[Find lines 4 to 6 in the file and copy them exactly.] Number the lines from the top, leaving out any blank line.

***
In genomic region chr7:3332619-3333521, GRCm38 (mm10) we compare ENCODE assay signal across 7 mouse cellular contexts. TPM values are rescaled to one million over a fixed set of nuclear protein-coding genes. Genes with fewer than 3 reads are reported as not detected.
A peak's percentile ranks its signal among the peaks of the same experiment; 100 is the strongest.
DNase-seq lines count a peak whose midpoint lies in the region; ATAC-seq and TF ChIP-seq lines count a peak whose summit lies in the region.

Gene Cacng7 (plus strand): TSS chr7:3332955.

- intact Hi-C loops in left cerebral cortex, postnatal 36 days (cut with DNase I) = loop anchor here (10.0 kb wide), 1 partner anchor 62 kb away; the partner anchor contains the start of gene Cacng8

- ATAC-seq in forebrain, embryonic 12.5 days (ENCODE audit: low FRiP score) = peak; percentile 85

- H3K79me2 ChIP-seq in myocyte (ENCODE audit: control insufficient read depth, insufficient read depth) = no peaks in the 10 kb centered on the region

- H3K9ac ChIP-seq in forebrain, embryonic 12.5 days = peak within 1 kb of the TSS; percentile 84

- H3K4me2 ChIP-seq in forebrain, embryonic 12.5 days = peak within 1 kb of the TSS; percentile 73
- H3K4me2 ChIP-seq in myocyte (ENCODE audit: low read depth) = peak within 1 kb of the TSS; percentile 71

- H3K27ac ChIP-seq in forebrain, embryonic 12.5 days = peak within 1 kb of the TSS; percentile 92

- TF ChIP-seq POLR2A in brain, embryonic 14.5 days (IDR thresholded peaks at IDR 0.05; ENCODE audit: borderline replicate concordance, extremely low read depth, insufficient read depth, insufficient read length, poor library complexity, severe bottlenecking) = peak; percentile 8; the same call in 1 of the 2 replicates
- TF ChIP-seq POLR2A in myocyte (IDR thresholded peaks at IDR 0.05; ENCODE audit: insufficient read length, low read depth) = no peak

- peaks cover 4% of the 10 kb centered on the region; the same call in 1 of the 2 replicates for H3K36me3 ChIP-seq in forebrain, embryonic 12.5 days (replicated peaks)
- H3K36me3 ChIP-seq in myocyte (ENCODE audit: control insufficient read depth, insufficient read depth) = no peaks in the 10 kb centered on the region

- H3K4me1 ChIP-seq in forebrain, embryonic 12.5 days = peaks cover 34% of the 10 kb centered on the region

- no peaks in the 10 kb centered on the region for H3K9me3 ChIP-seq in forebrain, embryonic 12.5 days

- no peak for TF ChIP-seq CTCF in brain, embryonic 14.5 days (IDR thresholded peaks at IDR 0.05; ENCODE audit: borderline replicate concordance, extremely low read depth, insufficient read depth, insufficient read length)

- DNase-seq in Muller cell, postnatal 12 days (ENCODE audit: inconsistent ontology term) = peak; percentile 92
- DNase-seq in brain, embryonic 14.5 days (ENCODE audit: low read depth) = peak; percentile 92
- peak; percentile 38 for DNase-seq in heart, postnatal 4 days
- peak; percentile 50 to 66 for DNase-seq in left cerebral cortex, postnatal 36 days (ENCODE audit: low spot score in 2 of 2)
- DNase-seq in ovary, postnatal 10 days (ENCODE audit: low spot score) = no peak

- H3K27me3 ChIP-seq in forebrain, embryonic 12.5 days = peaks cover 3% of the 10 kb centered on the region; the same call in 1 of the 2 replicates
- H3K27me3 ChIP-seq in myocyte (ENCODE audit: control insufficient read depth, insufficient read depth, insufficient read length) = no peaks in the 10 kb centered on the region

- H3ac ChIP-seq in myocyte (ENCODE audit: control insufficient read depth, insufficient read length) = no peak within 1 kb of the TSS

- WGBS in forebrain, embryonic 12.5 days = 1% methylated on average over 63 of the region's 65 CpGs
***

Gene Cacng7 (plus strand): TSS chr7:3332955.

- intact Hi-C loops in left cerebral cortex, postnatal 36 days (cut with DNase I) = loop anchor here (10.0 kb wide), 1 partner anchor 62 kb away; the partner anchor contains the start of gene Cacng8

- ATAC-seq in forebrain, embryonic 12.5 days (ENCODE audit: low FRiP score) = peak; percentile 85